Lawyer: "But she would have problems with comprehension and memory, correct?"

Sarah: "That's what I was told."

Lawyer: "That's what you told Detective Anderson."

Sarah: "That's what I was told."

Lawyer: "In any of those interviews, did you say, this is what my dad said? Yes or no?"

Sarah: "I was brainwashed to believe a certain thing about my sister by my father."

In 2008, phoenix police became suspicious and began actively investigating Alissa’s case. Sarah told the jury about a conversation she had with her father.

"He told me he'd tell me on his deathbed," Sarah said. "I met up with him at Starbucks in October 2017 to meet him face to face and finally get some answers."

Michael Turney was arrested in 2020. At the time, officials would not go into detail about the evidence that led to his arrest for Alissa’s murder.

Alissa’s former supervisor and childhood friend also testified this afternoon.

Later this week, the jury is expected to hear testimony from two Phoenix cold case detectives as their investigation led to Michael Turney’s arrest.

July 6

Prosecutor Vince Imbordino spoke during Turney's trial on this day.

"This defendant was the last person to see her alive," said Imbordino, referring to Alissa.

According to prosecutors, Turney picked up his stepdaughter from Paradise Valley High School early, and then went to their north phoenix home. Later that day, Turney called police to report Alissa had run away, leaving a note that said she was going to California.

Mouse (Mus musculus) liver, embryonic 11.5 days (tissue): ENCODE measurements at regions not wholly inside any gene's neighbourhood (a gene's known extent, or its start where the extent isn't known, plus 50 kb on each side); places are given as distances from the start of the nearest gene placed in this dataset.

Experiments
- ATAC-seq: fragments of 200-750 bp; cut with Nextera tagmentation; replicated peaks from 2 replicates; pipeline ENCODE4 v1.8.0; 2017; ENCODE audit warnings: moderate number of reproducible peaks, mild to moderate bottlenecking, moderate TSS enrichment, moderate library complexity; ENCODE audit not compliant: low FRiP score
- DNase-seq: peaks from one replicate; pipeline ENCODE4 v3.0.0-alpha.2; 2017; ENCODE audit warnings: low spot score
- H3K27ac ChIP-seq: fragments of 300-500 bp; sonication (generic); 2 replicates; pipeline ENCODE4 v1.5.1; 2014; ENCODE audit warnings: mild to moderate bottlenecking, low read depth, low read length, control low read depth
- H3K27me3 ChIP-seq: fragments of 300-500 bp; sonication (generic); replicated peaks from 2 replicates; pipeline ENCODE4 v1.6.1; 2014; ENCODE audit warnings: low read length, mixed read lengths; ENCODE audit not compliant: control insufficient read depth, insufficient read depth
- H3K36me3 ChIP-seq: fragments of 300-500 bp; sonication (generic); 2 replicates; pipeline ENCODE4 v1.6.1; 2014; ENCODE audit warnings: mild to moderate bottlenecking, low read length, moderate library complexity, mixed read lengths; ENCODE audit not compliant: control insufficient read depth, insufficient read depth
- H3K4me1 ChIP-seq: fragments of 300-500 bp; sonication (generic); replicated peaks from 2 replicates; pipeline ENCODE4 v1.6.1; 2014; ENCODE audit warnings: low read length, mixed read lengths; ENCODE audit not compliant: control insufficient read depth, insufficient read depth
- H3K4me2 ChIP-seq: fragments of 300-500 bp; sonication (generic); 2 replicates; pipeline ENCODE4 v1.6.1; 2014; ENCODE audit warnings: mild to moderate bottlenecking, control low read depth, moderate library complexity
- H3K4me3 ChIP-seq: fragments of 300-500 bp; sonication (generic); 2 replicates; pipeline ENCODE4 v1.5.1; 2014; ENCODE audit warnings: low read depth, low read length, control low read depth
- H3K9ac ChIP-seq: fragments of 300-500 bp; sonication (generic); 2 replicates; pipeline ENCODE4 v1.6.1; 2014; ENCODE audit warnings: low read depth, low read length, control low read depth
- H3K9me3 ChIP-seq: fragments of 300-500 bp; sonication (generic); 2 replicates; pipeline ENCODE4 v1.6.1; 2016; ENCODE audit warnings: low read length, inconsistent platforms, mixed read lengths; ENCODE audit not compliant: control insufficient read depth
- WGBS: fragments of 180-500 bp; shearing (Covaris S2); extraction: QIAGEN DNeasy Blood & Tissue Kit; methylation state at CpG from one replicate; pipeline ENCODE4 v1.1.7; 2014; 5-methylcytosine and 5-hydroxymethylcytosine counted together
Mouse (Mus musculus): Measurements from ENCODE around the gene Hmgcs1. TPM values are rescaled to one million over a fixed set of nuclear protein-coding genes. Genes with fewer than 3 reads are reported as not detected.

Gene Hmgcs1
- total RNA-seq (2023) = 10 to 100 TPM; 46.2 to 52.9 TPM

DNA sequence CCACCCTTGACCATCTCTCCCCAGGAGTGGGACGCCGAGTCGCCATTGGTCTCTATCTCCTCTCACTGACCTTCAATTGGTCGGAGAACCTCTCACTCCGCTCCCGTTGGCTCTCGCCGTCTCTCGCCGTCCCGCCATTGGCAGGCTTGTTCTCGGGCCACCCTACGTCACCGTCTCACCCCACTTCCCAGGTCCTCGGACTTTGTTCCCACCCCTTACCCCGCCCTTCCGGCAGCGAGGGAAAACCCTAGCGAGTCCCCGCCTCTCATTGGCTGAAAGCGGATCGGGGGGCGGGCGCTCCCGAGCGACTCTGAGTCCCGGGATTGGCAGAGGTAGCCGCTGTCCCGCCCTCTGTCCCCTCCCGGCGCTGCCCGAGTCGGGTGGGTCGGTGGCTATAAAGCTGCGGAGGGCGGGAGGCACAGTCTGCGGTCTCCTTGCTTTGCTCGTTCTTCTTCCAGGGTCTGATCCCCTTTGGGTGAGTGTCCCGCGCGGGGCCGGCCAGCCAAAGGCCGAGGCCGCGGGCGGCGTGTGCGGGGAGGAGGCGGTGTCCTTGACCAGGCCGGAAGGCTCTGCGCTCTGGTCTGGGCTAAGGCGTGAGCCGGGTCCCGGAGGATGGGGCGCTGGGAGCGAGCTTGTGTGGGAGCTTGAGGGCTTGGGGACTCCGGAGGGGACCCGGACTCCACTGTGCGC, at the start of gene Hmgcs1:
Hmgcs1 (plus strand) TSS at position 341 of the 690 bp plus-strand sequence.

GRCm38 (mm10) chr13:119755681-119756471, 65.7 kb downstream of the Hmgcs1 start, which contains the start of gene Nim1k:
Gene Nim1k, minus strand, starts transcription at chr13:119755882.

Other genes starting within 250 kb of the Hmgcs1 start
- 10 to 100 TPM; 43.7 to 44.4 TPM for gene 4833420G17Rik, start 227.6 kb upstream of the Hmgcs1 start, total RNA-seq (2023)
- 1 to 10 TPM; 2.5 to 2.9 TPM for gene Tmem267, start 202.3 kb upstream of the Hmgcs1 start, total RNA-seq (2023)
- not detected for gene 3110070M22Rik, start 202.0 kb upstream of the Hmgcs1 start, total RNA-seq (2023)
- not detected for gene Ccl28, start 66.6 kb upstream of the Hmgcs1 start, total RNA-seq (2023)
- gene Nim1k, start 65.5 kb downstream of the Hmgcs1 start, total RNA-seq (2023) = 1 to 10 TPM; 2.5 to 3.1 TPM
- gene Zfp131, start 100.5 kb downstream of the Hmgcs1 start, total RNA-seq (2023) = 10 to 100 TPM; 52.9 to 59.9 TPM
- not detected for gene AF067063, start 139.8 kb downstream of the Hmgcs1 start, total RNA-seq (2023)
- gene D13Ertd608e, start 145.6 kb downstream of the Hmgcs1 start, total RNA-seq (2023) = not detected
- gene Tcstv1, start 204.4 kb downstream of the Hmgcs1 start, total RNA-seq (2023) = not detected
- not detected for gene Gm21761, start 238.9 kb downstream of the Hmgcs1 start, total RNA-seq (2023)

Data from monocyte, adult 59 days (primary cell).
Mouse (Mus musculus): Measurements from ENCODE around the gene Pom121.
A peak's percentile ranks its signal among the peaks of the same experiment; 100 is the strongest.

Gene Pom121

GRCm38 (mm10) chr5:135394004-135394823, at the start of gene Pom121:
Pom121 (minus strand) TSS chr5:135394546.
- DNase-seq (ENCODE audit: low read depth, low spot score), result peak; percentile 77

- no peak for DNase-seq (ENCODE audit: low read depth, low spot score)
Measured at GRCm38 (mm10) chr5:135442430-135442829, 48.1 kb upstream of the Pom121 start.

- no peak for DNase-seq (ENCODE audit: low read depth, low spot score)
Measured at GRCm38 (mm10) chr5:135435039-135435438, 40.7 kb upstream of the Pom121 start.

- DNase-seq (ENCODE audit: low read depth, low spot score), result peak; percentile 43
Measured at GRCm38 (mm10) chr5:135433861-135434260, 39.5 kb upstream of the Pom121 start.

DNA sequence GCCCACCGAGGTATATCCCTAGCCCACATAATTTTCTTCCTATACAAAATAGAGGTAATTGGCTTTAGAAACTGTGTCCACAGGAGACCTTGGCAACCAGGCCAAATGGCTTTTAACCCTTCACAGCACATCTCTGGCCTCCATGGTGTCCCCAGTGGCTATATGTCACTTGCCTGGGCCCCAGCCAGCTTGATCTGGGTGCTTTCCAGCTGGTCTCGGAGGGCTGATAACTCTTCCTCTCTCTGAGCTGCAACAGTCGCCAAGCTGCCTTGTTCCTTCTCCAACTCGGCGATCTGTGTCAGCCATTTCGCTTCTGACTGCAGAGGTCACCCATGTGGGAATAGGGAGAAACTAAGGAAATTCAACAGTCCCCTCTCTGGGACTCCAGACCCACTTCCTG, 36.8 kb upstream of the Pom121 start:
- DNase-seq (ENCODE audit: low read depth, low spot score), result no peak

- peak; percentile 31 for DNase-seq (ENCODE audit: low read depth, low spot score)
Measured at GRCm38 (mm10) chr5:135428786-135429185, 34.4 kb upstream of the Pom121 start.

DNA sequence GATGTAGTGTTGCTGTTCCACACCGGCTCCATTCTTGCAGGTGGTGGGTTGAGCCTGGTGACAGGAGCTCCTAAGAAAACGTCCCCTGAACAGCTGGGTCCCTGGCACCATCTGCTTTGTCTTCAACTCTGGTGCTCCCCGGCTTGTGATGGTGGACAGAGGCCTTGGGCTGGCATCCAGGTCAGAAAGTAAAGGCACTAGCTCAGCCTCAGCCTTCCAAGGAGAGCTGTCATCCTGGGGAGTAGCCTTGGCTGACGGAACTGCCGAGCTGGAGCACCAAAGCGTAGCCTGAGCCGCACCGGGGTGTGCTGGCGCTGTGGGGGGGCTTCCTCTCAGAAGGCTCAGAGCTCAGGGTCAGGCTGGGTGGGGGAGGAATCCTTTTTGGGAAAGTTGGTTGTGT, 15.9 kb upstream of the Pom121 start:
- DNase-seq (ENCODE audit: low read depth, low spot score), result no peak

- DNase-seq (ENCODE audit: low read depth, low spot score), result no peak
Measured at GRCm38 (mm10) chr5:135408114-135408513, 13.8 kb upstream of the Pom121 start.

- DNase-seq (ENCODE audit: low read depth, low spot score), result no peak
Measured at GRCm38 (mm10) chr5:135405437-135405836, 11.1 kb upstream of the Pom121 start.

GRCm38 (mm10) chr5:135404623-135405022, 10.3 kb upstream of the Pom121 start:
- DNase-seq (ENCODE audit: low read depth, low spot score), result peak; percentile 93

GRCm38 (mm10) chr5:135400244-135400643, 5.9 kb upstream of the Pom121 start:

In 2008, police began to suspect foul play in alissa’s disappearance, and searched the Turney’s former home.

"What they discovered was the defendant had literally hundreds of audio tapes of phone calls recorded over the years," said Imbordino. "Literally tubs of cassette tapes, tubs of VHS tapes."

Despite looking through several years worth of recordings, police did not find evidence of what happened.

"There's no video recording of them in the house that day. No video recording of them having an argument. No video recording of her leaving with her backpack. There's nothing from that day," said Imbordino.

Turney's attorney also spoke on this day.

"This trial is about Michael Turney finally getting his day in court," said Turney's attorney.

Defense lawyers claim Turney conducted his own searches for Alissa, even traveling to California to find her. Police found several firearms and homemade explosives in Turney’s home, and in 2010, he pleaded guilty to possessing more than two dozen pipe bombs, and did time in federal prison.

"There's no evidence," said Turney's attorney. "They can't tell you where Alissa died. They can't tell you how she died. Frankly, they can't even tell you if she died. They believe she did, but there's no proof."

Alissa’s younger sister, Sarah, who has used social media to help in the murder investigation, also took the stand. Sarah was about 12 years old at the time Alissa disappeared, and remembers walking into Alissa’s bedroom the day she went missing.

"I saw what looked like the contents of her backpack dumped on the ground," Sarah said. "On her dresser, I saw the note and her cell phone right there on the top."

Sarah recalled the handwritten note she found.

"I believe it said 'Dad and Sara, when you dropped me off at school today, I decided I was really going to California. Dad, that's why I took $300 from you. Sarah, you always said you wanted me gone. Now, you have it. Alissa," said Sarah.

The trial is expected to go on for the next two weeks.